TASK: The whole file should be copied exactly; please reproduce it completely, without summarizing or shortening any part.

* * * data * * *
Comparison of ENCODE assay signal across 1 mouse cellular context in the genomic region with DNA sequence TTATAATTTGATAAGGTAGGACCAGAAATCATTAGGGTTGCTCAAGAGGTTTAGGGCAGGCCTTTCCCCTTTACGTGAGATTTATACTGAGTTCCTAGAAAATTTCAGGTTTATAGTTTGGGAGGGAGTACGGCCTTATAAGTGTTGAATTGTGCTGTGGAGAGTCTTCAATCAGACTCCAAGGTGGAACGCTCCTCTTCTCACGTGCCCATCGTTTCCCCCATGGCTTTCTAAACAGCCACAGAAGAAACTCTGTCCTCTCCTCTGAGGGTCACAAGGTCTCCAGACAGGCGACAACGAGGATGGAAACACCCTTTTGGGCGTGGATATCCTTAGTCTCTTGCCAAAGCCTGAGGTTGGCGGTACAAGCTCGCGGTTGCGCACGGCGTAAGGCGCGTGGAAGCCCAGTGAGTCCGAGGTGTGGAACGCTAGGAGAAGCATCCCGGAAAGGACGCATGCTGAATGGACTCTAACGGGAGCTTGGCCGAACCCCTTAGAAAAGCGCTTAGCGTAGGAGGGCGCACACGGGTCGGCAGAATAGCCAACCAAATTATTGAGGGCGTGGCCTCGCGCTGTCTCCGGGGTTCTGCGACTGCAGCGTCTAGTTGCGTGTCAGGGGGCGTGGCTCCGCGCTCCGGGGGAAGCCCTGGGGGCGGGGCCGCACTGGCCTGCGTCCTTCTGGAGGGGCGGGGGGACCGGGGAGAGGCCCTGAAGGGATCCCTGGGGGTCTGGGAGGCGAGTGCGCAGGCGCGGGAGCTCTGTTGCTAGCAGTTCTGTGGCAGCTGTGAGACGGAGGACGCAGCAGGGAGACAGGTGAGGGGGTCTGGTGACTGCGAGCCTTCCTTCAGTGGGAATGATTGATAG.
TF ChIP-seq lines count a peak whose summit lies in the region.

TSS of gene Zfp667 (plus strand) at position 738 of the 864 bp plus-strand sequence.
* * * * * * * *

Comparison of ENCODE assay signal across 1 mouse cellular context in the genomic region with DNA sequence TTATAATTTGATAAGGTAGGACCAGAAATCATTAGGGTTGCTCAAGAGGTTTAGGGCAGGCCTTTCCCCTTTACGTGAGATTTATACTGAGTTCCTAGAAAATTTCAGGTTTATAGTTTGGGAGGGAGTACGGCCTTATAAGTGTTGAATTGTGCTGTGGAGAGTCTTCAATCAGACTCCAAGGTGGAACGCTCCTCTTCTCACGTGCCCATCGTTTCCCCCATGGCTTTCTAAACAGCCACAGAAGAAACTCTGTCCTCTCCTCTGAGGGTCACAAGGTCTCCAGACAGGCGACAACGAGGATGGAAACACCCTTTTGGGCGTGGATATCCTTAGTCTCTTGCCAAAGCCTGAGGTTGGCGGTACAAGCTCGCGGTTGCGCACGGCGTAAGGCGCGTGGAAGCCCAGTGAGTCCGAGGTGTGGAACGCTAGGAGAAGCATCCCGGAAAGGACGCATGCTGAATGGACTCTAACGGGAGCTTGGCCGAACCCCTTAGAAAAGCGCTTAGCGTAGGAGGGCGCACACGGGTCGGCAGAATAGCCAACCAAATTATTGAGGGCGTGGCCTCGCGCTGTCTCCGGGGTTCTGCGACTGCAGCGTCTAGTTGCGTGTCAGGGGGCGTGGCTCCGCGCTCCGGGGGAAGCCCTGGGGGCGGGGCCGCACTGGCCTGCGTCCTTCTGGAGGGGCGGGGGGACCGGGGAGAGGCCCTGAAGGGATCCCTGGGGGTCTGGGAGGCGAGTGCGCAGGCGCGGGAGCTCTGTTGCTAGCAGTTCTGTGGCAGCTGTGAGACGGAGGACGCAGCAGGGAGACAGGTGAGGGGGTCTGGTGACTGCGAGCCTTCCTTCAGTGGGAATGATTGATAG.
TF ChIP-seq lines count a peak whose summit lies in the region.

TSS of gene Zfp667 (plus strand) at position 738 of the 864 bp plus-strand sequence.